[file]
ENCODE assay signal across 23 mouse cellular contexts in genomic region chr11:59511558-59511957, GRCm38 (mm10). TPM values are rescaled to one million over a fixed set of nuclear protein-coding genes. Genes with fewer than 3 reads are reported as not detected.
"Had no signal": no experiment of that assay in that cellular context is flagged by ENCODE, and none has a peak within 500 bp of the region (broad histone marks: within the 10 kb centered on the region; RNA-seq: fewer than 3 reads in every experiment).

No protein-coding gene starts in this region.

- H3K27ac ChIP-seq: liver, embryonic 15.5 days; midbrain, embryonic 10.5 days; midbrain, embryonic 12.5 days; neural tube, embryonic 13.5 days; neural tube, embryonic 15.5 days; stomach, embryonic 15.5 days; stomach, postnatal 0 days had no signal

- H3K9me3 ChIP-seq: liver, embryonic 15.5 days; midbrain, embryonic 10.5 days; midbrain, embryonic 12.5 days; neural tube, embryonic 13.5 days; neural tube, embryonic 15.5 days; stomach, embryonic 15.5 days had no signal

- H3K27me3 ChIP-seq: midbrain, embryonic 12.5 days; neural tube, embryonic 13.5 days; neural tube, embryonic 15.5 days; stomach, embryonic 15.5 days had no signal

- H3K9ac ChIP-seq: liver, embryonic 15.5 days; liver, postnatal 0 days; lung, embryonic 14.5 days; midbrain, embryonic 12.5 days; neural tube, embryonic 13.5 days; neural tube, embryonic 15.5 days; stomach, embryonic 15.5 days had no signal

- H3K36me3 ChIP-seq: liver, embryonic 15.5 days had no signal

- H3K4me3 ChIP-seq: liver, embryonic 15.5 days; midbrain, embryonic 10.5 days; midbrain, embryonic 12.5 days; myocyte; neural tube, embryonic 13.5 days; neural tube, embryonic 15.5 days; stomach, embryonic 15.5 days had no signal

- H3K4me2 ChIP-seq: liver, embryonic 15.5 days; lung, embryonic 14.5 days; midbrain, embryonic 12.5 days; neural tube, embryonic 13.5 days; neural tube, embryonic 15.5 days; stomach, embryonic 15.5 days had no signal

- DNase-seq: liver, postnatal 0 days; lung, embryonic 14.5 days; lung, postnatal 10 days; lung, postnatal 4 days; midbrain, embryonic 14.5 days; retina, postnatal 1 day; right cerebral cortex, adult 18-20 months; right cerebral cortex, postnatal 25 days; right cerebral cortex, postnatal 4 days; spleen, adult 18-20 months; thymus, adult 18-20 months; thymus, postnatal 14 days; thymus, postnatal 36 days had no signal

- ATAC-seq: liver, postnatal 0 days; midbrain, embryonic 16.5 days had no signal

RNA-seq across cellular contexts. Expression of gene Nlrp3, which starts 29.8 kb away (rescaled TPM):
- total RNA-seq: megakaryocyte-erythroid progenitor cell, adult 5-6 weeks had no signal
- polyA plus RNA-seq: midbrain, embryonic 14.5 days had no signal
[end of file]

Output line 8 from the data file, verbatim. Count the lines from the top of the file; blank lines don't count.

- H3K36me3 ChIP-seq: liver, embryonic 15.5 days had no signal